Saturday, 27 March 2010

San Sebastian

On the last day of our holiday we had to drive the 140 miles from Fuentearrabia to Santander to get our ferry back to UK. On the way we paid a short visit to San Sebastian to visit the site of the 1813 siege.

San Sebastian is now a very popular holiday resort, and like many Spanish towns not the easiest of places to find your way around. We had a battlefield map, but that proved of little help as we drove down the fast two lane road along the river into the town. At one point we found ourselves on the wrong side of the river!

Our destination was the Castle of La Monta which sits on a very large hill which in turn dominates San Sebastian. We followed the road as far as we could go, and were relieved to find we had arrived in the castle car park.

We climbed to the top of Mount Orgullo and were rewarded with spectacular views of San Sebastian, and were at last able to orientate ourselves. Unfortunately the small musuem was closed, but we were able to explore the castle for a couple of hours.

We then walked back to the car park and found that we were in the old town. Another hour rambling around the narrow streets and we had found a lovely cafe in an old square where we had lunch and read a description of the siege in Jac Weller's "Wellington in the Peninsula".

You can read about our visit at :

Friday, 19 March 2010

The battle of the Nive is a complicated battle fought over a wide area south of Bayonne.

In December 1813 Wellington moved against the city with 64,000 men. Marshal Soult held Bayonne with 67,000 men.

To drive Soult away from the city, and open the way to invade France, Wellington split his army in two, either side of the river Nive, and advanced against the city from the south and south west.

The battle raged for five days. The French held the bridges at Bayonne and could reinforce either side of the river at will. Wellington relied on a bridge of boats, which were damaged and left Rowland Hill exposed on the right bank without support.

Soult held Bayonne, and Wellington was forced to screen the city to advance into France. Bayonne would not surrender until Napoleon was forced to abdicate.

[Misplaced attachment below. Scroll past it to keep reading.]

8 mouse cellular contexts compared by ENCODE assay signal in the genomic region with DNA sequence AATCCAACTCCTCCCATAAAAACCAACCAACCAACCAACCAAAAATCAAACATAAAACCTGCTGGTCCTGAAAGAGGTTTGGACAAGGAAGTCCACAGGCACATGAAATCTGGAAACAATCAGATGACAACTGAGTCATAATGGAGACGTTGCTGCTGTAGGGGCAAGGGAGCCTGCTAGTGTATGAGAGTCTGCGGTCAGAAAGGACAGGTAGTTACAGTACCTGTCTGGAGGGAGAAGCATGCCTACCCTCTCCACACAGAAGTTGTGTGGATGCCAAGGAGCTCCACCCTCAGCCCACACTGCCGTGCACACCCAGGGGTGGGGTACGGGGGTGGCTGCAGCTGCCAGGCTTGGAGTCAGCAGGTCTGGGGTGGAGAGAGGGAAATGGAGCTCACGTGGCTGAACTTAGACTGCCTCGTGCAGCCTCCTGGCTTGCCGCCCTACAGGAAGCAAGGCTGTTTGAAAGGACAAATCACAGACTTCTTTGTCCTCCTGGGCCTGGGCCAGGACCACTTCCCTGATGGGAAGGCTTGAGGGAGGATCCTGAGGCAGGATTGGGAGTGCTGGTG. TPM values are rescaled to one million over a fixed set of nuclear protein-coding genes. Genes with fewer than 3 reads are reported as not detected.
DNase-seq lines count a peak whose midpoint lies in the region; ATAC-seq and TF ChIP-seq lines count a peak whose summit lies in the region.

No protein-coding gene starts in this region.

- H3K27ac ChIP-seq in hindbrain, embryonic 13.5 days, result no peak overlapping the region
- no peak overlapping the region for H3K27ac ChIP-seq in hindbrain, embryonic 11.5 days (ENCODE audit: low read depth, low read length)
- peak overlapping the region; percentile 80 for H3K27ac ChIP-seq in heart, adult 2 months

The story of our visit is at:

Friday, 12 March 2010

San Marcial

The monastry on San Marcial

The battle of San Marcial is one of the lesser known of Wellington's battles.

On 31 August 1813 the French held city of San Sebastian was about to fall to the allied siege. Marshal Soult determined to make one last effort to raise the siege. The most direct road to the city from Bayonne was along the coast, however the road bridge had been destroyed.

Two French divisions stormed the heights of San Marcial, which was held by three Spanish divisions under General Freire, and supported by a British division. The Spanish held the ridge against the determined French attack. At the crisis Friere sent a request to Wellington to send the British reinforcements. Wellington was convinced that the French were already beaten, and wanted the Spanish to take full credit, so he declined to use the reinforcements.

The Spanish held. By mid morning the French were in full retreat back over the river Bidassoa into France.

Our visit to the battlefield in 1995 is described here:

Thursday, 4 March 2010

The Crossing of the Bidassoa

Fuenterrabia would not be one of the first names to spring to mind if asked to list Wellington’s Peninsular Battlefields. However on the morning of 7 October 1813 it was to be the scene of one of his most daring battles.

The cities of San Sebastian and Pamplona has finally fallen and were now occupied by the Spanish army. The French had been forced to abandon Spanish soil and retreat into France.

The river Bidassoa formed the border between France and Spain. Marshal Soult had 55,000 men deployed on the French side from Vera to the sea. Wellington had 44,000 British, Portuguese and Spanish troops with which to force a crossing and secure the northern bank.

The French believed that the estuary of the river at Fuenterrabia could not be forded. However local fishermen advised Wellington that it was possible to ford the river at low tide.

At first light on 7 October 1813 the First and Fifth British divisions crossed the estuary at a point where it was never more than waist deep. The French were completely surprised and their earth works and fortifications were over run before they could be reinforced. By nightfall Wellington was in command of the north bank and the French in retreat.

You can read about our visit to Fuenterrabia at